“In an era of declining
population, demand tends be below what is expected and a state of
over-supply is less easily corrected. Thus a pessimistic atmosphere may
issue; and although at long last pessimism may tend to correct itself
through its effect on supply, the first result to prosperity of a change-over from an increasing to a declining population may be very disastrous.”
John Maynard Keynes
General Theory - 1937
And now in 2010 we get the following headlines:
I will leave you to conclude whether Keynes’s forecast for Japan will
come true. Keynes wrote his thoughts on population in the context of
equity prices. Generally speaking, the Nikkei has been down for the
last twenty years.
There are many components to the make up of population. The death rate
and immigration are factors. But the big one is the fertility rate.
Some fuzzy math: If each female has 2.3 children in her lifetime the
population will be steady. (.3 mortality). If each female has 2.6
children, then the population is growing.
The CIA provides updated information on fertility rates for most
countries. The information is interesting. There may be some clues in
it if you believe Keynes. The link is here. A few highlights:
-The EU has a broad based problem. Germany’s fertility rate is 1.41, the UK at 1.66.
-The US is at a ratio of 2.05. Well below the rate for indigenous
population growth. Our numbers look better when the death rate
(declining) and immigration (legal and illegal) are taken into
consideration. It will be interesting to see this year’s census data. I
think the illegal population is way down. The US looks good compared to most
other industrial countries.
-Russia is at 1.41. This country does not do well on the longevity
statics either. Good thing they have tons of oil. Hint - buy Resources
not Retailers if you want to invest here.
-Afghanistan and Iraq have fertility rates of 6.5 and 3.9
respectively. They are having lots of babies. Iran on the other hand
had a fertility rate in 2009 of just 1.71. That probably confirms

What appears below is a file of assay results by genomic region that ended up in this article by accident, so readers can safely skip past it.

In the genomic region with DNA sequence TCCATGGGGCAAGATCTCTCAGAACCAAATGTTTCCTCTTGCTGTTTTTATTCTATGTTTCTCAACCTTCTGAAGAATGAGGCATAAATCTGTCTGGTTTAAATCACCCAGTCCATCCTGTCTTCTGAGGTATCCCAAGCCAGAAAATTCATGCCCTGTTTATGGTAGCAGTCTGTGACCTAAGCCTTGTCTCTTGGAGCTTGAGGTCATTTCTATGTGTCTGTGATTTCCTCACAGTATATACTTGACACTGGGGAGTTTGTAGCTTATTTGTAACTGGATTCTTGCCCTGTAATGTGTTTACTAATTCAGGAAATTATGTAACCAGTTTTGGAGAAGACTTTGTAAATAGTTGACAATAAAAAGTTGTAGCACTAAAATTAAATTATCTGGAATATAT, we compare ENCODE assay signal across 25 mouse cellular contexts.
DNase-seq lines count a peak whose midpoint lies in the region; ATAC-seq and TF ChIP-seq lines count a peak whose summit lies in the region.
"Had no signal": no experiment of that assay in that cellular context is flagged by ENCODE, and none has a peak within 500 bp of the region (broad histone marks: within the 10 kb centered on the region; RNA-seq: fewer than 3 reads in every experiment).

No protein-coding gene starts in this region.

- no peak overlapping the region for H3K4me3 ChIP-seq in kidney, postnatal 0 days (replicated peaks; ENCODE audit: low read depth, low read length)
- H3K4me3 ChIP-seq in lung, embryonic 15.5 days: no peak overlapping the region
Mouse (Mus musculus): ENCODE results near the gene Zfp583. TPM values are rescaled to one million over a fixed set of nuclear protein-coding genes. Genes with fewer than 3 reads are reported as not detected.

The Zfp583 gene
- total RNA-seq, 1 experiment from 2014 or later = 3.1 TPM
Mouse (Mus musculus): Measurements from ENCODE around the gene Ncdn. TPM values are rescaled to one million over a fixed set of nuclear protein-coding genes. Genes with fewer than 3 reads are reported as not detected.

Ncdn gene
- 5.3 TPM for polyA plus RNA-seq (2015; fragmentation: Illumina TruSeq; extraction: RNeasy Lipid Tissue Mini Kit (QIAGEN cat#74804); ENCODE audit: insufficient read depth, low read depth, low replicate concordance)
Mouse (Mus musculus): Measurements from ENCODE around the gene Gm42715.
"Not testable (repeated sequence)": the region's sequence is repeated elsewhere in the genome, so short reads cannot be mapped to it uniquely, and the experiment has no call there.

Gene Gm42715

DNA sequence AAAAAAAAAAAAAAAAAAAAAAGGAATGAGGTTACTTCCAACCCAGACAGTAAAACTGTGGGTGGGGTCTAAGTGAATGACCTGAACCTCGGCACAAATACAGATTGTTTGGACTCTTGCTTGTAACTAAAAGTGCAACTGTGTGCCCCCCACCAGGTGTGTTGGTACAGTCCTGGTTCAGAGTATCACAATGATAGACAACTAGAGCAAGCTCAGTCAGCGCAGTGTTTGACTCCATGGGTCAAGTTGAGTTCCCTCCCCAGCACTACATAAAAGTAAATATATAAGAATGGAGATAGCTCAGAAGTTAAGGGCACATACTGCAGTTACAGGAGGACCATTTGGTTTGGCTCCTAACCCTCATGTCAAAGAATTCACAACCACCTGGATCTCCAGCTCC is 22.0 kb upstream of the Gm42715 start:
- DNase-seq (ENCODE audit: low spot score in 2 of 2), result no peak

something we already know about the domestic situation in this country.
If you were calling the shots in Iran and were looking at this number,
you might just conclude that it would be better to make a 'move' sooner
-India is a standout. Not only do they have a big population, they
are having babies. The fertility rate is 2.72. The population is
climbing steadily. This will continually boost domestic demand.
-China was the big surprise. The fertility rate is one of the
lowest. It stood at 1.79. The UN has a forecast that it will remain at
1.8 for the next fifteen years. China is trying to create demand
domestically as they have lost a lot of exports. They do that with
deficit spending, but it is not supported long term by the fertility
-Japan is near the bottom of the big countries at 1.35.
-Brazil looks good on this list at 2.4. This country keeps popping up when you think of where money should go.
I’m not sure of the importance of this. It certainly does not mean
anything in a given month or a year. But over the longer-term these are
powerful forces. The fertility rates have come down in almost all
countries on a steady basis for the past 25 years. We are still growing
globally, but at a lot smaller pace. It’s hard to assume that
“productivity” is going to make up for these declines. It’s easier to
conclude that average global growth in the next twenty years will be
lower then it was in the priort two decades.